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Fangyuan Hua  华方圆

I joined Peking University as an Assistant Professor in May 2019, after finishing my Newton International Fellowship at the University of Cambridge. Prior to my two-year stint at Cambridge, I obtained my Ph.D. degree in the Department of Wildlife Ecology and Conservation at the University of Florida, and subsequently did a three-year postdoc at the Department of Ecology and Evolutionary Biology at Princeton University. I was trained as a field ecologist with a special interest on how forest birds respond to anthropogenic impacts. This academic upbringing still largely defines my research identity, although I also try to expand the scope and strengthen the utility of my research by borrowing from other expertise, such as data synthesis, remote sensing and environmental economics. More information about me is provided here.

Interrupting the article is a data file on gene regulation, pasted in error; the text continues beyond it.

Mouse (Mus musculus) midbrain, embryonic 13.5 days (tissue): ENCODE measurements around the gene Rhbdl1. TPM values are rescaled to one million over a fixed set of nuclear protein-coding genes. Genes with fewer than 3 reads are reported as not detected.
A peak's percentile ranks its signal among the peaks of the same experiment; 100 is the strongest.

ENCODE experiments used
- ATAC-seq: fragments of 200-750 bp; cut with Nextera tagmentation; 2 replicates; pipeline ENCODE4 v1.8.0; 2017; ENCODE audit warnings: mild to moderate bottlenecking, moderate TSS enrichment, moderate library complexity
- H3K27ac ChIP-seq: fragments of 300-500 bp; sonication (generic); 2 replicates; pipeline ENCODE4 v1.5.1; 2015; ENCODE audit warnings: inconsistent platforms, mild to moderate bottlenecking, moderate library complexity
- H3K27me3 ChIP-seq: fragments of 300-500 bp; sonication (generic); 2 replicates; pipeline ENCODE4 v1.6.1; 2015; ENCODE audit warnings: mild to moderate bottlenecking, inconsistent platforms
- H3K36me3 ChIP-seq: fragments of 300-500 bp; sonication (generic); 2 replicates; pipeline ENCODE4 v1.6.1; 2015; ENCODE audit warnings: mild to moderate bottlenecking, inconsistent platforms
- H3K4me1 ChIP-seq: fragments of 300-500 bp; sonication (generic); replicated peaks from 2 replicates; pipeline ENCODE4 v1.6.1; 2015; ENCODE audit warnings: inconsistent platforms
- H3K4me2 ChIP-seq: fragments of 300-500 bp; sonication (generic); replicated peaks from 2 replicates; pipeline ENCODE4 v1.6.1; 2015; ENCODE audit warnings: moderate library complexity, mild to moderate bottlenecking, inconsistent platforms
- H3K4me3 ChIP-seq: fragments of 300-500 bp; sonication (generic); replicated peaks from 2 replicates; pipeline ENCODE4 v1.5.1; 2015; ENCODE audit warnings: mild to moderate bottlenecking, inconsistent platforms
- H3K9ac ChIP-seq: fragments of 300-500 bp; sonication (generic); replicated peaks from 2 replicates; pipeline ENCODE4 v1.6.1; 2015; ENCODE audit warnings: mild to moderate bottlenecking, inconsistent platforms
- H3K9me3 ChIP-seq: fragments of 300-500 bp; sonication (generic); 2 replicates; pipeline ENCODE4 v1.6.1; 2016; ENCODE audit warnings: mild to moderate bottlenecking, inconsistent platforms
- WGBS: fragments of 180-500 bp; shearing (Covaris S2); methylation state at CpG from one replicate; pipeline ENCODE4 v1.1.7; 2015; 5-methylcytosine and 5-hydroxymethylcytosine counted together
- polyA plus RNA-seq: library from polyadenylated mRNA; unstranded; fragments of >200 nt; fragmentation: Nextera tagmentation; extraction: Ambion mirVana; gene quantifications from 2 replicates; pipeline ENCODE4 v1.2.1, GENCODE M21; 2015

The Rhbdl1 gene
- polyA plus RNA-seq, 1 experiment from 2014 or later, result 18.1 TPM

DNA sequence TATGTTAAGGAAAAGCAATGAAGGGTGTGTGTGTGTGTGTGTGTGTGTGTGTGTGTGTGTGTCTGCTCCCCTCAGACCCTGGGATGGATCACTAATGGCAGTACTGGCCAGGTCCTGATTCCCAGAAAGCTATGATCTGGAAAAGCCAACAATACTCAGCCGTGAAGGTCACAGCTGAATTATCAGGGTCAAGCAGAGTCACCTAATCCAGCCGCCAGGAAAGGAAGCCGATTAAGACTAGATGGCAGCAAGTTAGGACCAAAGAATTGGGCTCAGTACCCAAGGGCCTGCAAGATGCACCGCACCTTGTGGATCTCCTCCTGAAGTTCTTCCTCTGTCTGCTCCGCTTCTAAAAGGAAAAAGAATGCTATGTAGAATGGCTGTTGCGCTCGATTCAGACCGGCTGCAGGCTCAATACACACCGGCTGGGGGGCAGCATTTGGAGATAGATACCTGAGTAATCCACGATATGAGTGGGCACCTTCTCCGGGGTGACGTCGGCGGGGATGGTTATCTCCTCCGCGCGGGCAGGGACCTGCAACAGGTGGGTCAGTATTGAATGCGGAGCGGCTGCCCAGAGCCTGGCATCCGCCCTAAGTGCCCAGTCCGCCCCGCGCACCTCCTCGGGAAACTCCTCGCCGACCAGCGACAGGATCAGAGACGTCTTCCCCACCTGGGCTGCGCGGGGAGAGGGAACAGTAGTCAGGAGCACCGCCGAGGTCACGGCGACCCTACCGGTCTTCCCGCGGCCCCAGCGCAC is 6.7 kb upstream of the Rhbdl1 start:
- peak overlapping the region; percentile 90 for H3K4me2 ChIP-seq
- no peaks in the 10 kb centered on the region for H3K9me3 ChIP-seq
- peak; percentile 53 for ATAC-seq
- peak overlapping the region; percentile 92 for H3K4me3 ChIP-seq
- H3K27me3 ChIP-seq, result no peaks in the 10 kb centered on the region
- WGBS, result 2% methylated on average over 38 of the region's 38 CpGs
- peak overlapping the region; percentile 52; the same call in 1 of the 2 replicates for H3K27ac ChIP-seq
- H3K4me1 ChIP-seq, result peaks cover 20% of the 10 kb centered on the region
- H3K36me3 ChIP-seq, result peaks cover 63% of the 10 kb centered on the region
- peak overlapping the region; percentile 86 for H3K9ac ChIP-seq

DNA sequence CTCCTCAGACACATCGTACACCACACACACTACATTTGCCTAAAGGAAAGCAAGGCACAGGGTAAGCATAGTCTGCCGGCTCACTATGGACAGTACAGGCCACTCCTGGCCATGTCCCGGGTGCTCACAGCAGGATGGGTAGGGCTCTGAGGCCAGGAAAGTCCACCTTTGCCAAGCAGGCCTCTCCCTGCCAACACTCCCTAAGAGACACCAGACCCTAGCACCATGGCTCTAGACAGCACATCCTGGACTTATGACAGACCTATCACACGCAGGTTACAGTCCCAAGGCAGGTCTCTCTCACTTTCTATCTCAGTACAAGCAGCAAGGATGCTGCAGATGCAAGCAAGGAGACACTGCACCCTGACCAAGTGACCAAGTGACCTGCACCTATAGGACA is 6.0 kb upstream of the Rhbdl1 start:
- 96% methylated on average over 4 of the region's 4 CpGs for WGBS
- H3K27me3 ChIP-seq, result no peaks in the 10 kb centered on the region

E-mail: fhua <at>

Demeng Jiang  蒋德梦

I received my Ph.D. degree in 2020 from Guangxi University in Nanning, Guangxi, China (supervised by Prof. Eben Goodale). I also spent nine months overseas during my Ph.D. study at the University of Florida under the support of the Chinese Scholarship Council (supervised by Prof. Kathryn Sieving). Currently, I am working on how timber production and biodiversity respond to forest management, with a goal to find out the optimal strategy of land use in southern China to reconcile timber production and biodiversity protection. I have also worked on the flow of information about predation risk between species in mixed-species bird flocks, birds' response to forest management and their breeding strategy in the northern tropical areas of China, and bird species distribution modeling.

E-mail: demeng.jiang <at>; jdm447268365 <at>

Mingxin Liu  刘名信